|UPDATES. D3200 sample images, now available on Dpreview.
The D3200 is now supported in ACR 7.1 (CS6 ONLY).
Today, Nikon launched its new, “entry-level” D3200 camera, a dedicated wireless mobile adapter and the full-frame 28 mm f/1.8G wide angle lens.
The D3200 is Nikon’s third camera launch in 2012 – after the D4 and D800/800E – and most likely the penultimate, short of the D300S replacement.
The D3200 makes a D800-akin resolution jump in comparison with its predecessor, featuring a 24,2 Mp. CMOS sensor, compared to the D3100’s 14,2.
The camera has a maximum shooting speed of 4 fps., includes full HD 1020p video @ 24, 25 and 30 fps with full-time auto-focus (AF-F), manual exposure control and stereo sound, plus 720p @ 50 or 60 fps.
The D3200’s standard ISO range goes from 100 to 6.400; the Hi-1 setting extends this to ISO 12.800.
If the D800’s results at high ISO are any indication, this new camera ought to be at least as clean as the D7000, in spite of it's far higher pixel count and corresponding smaller pixel pitch.
These specifications also kind of contradict the concept of “entry-level” as we know it, and so does the camera’s rather hefty price tag of U$ 700 – vs. the D3000’s U$ 500 – both including the AF-S DX 18-55mm f/3.5-4.5G VR.
What does make the D3200 entry-level or “Baby-Nikon”, however, is that it does not have a built-in focusing motor – which makes AF-S lenses obligatory – while it also lacks uncompressed 14 bits RAW (compressed 12-bits only), does not meter with un-chipped (AI, AI-S) manual focus lenses and has to make do without auto FP high-speed sync and commander-mode on the built-in flash, among others.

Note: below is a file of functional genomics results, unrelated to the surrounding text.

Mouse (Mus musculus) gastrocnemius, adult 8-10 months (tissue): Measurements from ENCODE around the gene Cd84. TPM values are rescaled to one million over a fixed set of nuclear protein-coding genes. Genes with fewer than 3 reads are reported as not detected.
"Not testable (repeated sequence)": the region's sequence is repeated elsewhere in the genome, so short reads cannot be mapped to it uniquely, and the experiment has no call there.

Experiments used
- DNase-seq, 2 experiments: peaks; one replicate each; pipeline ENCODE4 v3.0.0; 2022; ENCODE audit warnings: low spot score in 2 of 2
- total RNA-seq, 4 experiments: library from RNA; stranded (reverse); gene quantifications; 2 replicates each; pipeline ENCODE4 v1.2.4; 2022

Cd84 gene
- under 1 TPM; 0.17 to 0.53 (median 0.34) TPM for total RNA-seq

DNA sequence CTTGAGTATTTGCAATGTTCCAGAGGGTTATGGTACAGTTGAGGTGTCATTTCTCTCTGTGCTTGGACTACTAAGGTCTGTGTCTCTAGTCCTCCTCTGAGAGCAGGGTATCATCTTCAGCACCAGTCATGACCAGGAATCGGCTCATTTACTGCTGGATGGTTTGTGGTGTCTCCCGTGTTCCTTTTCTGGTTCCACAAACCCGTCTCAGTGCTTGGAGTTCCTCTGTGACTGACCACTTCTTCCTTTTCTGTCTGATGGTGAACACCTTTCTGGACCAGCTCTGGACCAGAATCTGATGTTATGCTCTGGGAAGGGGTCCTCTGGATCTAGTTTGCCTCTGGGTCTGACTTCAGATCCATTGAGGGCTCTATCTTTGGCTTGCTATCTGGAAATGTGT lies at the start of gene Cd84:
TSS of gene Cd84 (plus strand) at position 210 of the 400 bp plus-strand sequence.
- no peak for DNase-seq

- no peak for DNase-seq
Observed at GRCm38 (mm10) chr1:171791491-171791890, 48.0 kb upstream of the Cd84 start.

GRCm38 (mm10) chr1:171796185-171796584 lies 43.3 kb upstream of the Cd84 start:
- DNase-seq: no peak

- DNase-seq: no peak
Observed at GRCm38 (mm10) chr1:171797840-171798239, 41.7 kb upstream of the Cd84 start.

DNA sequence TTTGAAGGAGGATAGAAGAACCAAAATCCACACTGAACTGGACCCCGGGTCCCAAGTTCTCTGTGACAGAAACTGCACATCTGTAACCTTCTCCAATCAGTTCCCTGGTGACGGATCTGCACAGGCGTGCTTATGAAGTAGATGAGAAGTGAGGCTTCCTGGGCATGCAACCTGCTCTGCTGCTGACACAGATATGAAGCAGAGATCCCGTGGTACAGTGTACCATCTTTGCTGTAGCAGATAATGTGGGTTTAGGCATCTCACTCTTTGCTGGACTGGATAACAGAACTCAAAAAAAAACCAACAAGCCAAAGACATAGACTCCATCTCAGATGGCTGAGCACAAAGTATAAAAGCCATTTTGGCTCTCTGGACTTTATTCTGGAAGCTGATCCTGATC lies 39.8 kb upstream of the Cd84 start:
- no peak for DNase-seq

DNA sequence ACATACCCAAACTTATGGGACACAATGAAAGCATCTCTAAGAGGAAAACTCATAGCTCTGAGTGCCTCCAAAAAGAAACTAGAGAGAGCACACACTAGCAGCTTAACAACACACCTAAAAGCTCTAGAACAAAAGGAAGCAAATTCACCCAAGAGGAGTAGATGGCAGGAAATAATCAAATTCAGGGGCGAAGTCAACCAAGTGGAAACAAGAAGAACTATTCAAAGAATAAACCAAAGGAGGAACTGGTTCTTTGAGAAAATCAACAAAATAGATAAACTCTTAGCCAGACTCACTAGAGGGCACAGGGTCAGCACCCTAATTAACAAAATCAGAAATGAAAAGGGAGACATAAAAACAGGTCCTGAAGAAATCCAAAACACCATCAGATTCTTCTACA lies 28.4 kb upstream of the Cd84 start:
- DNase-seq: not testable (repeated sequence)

Although the camera is CLS compatible, the built-in flash cannot be used to remotely trigger external flashes in iTLL mode, although some models will still fire in so-called SU-4 or “dumb-slave” mode.
On the other hand, unlike most of its predecessors, the camera is fully compatible with Nikon and third party GPS devices, while also with Eye-Fi WiFi memory cards, the ME-1 stereo microphone, ML-L3 IR wireless remote, 45 AF-S Nikkors – from the DX 10-24mm f/3.5 to the FX 600mm f/4 – and all current Speedlights.
When coupled with the new and optional WU-1a mobile adapter (U$ 60) the camera can also download to and be triggered from a mobile device – be that a tablet or smart phone – unfortunately without the ability to remotely control camera settings (tethering).
For now, the WU-1a is ONLY compatible with the D3200. Nikon expects the corresponding Android app to launch in May, while an iOS app will take a little longer; expected release is for the fall of 2012.
Nikon has already updated Capture NX2 to v2.3.2, adding support for the D3200, but not View NX2 so far. This program will most likely up to date before the camera hits the stores.
Similarly, the ACR 6.7 Final Release and ACR 7.0 (included in CS6) do not include the D3200. For more information, see this article.
The long overdue AF-S 28 mm f/1.8G Nikkor
With the launch of this lens Nikon completes it AF-S full-frame (FX) line-up of relatively fast and reasonably affordable f/1.8G primes: 28mm, 35mm, 50mm and 85mm.
The rest of this review has moved here.
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